Happy 2019. Please mark your calendars for the Friends of Oberlin Village meeting January 28 at 6 pm in the fellowship hall of Wilson Temple United Methodist Church, 1023 Oberlin Road. We will be jumping in to plan our activities and priorities for the new year. Come and let us know what interests you most.
Hope to see you on Monday,
Also of interest
Wake County Public Library system has announced the following event as part of its offerings for Black History Month. Friends of Oberlin member Joe Holt grew up in OV and is active with FOV. Learn more about the Holt Family story by attending:
A History of Sacrifice: The Holt Family's Fight to Integrate Raleigh Public Schools
Saturday, February 9, 2019, 11 a.m. – 12:30 p.m. Olivia Raney Local History Library
4016 Carya Drive, Raleigh, NC 27610
Learn what sacrifices the Holt family endured as the first family to initiate the fight for equality in the Raleigh Public School System.
View the documentary, Exhausted Remedies, that shows the Holt family’s courage and dedication to integrate. Following the documentary both Ms. Holt Noel and Mr. Holt will discuss their family‘s legacy and what it means to Raleigh citizens today.
The Fort Family Builders, renowned for their carpentry and finishing settled in Wake county in the late 1700.
"...Frederick and Mary Ann Fort moved from Sussex County, Virginia, to Wake County in the 1780s, along with their son, William Knight. The younger carpenter sons, John and Elias, were born in Wake County and joined William—who was old enough to be their father—in the carpenter's trade, and they were probably trained by him as well. By the 1790s,William Fort was busy at his trade in Wake County, where he took several apprentices to the carpenter's and wheelwright's trades in 1798, 1804, 1809, and 1814. Another brother, Foster, also took an apprentice to the carpenter's trade in Wake County in 1804, but little is known of his work as a carpenter.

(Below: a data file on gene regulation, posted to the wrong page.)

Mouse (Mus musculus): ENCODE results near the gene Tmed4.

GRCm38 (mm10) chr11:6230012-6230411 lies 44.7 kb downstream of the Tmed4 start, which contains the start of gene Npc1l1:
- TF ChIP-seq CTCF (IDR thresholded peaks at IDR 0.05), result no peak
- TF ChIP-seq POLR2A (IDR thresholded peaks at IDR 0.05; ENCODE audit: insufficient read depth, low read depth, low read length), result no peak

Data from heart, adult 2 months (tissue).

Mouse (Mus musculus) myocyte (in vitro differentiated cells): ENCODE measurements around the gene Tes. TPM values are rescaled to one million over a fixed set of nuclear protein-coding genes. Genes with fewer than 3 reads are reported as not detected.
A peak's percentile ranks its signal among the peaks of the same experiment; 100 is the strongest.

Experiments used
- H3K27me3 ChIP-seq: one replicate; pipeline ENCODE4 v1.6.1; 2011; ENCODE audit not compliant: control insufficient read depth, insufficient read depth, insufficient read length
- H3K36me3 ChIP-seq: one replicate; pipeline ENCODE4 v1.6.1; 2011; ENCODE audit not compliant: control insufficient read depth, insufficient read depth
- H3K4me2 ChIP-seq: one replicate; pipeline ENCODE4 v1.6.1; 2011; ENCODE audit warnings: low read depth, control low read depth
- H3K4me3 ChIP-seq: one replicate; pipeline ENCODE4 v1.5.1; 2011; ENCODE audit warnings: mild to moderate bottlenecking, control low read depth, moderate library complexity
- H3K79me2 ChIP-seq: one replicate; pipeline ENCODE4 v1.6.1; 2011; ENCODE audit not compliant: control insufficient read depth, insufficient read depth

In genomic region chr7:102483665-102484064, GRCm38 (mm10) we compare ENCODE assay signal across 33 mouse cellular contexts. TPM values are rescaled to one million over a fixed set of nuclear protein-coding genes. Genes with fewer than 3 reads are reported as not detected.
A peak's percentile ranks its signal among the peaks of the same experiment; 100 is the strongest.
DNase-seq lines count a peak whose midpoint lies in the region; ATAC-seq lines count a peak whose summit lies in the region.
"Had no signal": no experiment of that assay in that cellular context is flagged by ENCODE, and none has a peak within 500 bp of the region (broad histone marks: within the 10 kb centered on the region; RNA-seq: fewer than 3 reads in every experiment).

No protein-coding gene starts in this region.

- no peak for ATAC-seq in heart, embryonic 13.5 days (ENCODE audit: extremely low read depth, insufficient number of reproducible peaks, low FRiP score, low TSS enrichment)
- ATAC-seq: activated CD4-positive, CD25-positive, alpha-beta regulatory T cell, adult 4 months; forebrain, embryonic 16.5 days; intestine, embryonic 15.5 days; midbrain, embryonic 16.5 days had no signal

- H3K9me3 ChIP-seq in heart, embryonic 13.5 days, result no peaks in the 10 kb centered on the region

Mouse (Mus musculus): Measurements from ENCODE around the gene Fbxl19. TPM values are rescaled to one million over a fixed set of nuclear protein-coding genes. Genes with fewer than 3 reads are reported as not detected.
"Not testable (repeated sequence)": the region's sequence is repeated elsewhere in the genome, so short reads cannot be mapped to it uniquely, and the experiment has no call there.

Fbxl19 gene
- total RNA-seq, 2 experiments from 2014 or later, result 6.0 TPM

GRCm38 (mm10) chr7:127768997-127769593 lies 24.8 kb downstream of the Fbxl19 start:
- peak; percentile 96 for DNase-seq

The Fort brothers' chief known work is the plantation complex at Fairntosh (1810-1822) in the section of Orange County that became present Durham County. It was built for Duncan and Rebecca Bennehan Cameron..."
Not the original capital of North Carolina, in the early days of the colony, Raleigh wasn't even in the running. You will want to check out this NC Archives blog series for the evolution of the state capital in all its iterations.
Great maps, great stories....A Capital Affair. Read here.
History Fanatics will be producing "A Winter
of DNA" eConference on January 26th. Speakers and
topics will include: Tim Janzen - Maximizing Your Use of GEDmatch Richard Hill - Finding
Family with DNA Testing: A Genetic Detective Story Andy Lee - DNA Tree Building: What to Do When GEDmatch
Matches Don't Respond Maurice Gleeson - Using Y-DNA in Your Family Tree Research The online sessions
will begin at 9am Central Time on January 26th. A final panel
discussion will end the day. All registrants will be able to view the
conference for 30 days. Register
and get your questions answered by some of the most popular genetic
genealogy educators! Presentations are live, not pre-recorded, and you can ask
questions throughout. Price is only $19.99
until January 18th and then it will be $24.99. Also, we will be having
DNA kits and other stuff as door prizes that will be given away. You
don't have to be present to win, but you do have to register.
We all remember the Cardinal Theater Capsule reopened just recently. The oldest time capsule in Raleigh was placed in 1894 to honor NC citizens who served in the Civil War.
I found a great article at Candid Slice online that accounts for several time capsules placed around Raleigh. Do you know of others that exist in the rest of Wake County. If so, please share their locations and what you know about their stories.